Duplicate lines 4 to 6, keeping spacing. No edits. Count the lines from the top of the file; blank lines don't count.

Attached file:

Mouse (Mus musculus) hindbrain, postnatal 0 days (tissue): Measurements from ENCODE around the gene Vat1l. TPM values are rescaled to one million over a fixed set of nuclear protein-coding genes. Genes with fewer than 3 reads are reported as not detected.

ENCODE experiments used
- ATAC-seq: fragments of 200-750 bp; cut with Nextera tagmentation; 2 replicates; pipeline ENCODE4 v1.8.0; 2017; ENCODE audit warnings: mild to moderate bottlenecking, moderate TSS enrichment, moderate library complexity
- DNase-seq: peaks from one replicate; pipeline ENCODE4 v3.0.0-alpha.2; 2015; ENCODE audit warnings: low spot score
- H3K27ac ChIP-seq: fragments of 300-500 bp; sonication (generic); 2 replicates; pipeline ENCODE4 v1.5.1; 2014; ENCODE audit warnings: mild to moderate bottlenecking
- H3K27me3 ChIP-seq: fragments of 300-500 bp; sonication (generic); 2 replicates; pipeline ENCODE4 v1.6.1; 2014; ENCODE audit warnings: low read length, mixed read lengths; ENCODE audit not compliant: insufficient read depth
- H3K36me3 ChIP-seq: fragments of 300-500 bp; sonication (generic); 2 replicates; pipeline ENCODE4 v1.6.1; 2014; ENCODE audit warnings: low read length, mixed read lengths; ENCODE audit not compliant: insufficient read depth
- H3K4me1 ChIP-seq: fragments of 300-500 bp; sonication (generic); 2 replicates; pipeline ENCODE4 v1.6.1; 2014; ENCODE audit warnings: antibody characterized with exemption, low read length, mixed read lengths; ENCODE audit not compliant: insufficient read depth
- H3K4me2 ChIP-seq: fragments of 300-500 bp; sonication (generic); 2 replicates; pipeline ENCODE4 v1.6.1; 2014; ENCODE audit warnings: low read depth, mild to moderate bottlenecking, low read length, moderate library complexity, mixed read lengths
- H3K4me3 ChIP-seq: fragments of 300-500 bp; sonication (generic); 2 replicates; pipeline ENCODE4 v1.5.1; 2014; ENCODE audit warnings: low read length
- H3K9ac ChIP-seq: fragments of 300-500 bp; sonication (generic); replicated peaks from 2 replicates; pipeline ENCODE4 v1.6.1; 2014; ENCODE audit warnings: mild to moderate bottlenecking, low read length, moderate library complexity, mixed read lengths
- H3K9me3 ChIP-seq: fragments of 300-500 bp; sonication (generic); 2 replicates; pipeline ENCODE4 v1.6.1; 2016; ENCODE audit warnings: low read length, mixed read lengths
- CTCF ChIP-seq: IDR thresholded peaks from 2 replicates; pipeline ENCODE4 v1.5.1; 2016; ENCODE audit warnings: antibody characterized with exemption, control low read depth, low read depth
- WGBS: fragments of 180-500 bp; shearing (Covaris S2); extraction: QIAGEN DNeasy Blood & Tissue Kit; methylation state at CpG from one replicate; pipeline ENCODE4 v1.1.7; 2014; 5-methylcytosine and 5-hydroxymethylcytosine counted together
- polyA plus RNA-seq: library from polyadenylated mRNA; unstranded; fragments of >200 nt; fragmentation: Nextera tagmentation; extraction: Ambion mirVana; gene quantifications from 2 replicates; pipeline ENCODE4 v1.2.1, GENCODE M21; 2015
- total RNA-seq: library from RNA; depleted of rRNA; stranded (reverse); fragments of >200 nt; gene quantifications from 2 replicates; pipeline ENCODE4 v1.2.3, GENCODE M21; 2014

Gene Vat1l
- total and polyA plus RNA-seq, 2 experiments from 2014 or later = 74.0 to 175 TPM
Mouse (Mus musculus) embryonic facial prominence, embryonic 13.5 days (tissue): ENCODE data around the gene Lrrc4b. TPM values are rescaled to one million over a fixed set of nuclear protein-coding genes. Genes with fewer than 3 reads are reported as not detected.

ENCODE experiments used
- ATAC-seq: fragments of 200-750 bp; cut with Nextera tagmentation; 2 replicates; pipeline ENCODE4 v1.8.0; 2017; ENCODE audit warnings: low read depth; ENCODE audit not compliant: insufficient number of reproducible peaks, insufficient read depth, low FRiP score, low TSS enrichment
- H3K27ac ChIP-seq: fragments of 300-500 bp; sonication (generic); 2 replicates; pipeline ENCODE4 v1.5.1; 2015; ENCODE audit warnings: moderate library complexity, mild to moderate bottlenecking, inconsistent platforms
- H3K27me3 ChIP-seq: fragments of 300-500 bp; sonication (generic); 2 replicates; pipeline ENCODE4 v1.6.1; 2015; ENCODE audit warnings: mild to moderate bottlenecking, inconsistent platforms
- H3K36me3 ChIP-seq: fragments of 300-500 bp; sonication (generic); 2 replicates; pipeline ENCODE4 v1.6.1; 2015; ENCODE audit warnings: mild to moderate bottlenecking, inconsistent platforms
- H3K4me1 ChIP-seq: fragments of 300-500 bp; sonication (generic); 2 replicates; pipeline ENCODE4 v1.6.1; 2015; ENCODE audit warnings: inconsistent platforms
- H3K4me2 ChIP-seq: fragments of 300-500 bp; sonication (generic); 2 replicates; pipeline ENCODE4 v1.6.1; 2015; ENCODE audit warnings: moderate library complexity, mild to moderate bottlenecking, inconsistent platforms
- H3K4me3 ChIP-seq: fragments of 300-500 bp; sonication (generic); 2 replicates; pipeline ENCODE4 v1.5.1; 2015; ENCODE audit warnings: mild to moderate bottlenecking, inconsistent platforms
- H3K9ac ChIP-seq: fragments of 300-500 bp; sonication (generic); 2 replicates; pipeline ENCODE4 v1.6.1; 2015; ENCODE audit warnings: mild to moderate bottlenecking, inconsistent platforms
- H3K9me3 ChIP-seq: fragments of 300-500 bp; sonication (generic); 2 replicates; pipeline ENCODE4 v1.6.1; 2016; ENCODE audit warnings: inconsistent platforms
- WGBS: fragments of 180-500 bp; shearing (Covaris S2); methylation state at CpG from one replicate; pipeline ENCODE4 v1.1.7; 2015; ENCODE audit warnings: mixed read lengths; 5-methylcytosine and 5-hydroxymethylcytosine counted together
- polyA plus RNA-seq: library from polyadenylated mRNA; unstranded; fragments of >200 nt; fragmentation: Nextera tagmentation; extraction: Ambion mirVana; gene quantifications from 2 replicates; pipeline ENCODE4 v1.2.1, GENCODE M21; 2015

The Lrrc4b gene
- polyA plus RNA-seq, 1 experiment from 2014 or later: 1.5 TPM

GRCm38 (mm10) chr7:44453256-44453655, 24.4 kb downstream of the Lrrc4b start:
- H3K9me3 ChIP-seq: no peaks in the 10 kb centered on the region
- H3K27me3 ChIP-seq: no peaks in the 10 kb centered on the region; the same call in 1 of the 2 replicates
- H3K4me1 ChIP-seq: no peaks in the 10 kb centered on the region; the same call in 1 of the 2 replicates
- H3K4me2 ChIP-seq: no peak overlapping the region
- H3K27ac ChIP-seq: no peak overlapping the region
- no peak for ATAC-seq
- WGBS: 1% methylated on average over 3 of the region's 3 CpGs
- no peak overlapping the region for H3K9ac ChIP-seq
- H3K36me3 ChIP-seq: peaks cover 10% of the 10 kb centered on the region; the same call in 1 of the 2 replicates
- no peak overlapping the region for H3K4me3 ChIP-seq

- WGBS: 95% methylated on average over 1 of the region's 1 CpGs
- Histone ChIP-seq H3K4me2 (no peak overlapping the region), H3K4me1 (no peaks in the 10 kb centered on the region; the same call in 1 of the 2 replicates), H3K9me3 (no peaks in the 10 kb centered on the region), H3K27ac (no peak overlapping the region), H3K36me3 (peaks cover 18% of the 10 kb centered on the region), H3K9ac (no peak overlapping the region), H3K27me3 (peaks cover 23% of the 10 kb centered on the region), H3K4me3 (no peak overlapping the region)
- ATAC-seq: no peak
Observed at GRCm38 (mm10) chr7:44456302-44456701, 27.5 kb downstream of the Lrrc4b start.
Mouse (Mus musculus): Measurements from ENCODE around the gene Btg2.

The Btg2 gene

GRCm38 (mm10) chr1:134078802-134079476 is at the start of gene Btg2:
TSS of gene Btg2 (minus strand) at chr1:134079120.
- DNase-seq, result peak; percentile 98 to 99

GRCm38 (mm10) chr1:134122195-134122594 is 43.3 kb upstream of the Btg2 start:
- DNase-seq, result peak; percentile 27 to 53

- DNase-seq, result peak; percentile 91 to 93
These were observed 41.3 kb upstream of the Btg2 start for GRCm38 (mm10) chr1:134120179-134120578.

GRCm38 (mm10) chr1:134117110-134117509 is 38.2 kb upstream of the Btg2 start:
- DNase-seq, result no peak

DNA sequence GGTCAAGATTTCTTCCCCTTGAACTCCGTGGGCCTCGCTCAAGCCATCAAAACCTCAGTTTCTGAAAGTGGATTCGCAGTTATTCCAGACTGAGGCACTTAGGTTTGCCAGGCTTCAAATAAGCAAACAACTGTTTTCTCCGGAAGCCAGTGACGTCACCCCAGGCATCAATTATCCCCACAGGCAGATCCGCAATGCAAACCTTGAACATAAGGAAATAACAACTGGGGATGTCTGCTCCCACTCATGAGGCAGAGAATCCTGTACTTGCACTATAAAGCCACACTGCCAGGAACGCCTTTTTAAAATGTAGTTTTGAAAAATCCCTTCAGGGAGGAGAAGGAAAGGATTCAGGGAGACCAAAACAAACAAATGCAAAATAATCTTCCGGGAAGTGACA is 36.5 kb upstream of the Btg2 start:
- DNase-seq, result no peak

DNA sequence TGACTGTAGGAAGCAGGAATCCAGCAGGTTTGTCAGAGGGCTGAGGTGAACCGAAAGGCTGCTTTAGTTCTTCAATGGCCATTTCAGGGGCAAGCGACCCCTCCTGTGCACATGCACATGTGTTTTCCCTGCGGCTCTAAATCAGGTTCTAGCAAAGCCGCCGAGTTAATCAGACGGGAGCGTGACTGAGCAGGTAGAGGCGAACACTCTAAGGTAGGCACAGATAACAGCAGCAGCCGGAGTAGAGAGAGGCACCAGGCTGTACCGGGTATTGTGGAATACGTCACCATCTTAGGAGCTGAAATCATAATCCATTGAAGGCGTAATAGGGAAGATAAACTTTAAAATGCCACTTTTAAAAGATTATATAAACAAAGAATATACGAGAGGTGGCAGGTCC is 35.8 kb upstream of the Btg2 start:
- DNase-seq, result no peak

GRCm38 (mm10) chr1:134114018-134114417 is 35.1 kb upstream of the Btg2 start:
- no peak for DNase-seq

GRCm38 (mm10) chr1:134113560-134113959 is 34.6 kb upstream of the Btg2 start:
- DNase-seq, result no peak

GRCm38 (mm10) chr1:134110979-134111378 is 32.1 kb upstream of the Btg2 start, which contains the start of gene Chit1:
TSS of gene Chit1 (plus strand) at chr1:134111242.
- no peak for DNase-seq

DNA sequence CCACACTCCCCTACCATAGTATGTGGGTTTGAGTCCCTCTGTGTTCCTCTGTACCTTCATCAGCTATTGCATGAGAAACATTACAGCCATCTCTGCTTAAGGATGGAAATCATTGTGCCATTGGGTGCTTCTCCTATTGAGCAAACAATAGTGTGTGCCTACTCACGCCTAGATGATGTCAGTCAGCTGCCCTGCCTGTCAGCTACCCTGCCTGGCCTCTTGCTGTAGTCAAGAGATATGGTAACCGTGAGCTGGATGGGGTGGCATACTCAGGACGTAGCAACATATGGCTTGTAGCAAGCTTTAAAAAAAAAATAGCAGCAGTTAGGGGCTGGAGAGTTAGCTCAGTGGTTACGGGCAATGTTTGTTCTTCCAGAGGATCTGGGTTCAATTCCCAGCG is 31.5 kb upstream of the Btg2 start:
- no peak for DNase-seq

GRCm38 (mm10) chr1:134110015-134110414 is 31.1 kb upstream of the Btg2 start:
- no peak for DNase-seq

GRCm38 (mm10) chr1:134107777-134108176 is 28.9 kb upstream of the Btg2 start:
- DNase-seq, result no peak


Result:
- DNase-seq: peaks from one replicate; pipeline ENCODE4 v3.0.0-alpha.2; 2015; ENCODE audit warnings: low spot score
- H3K27ac ChIP-seq: fragments of 300-500 bp; sonication (generic); 2 replicates; pipeline ENCODE4 v1.5.1; 2014; ENCODE audit warnings: mild to moderate bottlenecking
- H3K27me3 ChIP-seq: fragments of 300-500 bp; sonication (generic); 2 replicates; pipeline ENCODE4 v1.6.1; 2014; ENCODE audit warnings: low read length, mixed read lengths; ENCODE audit not compliant: insufficient read depth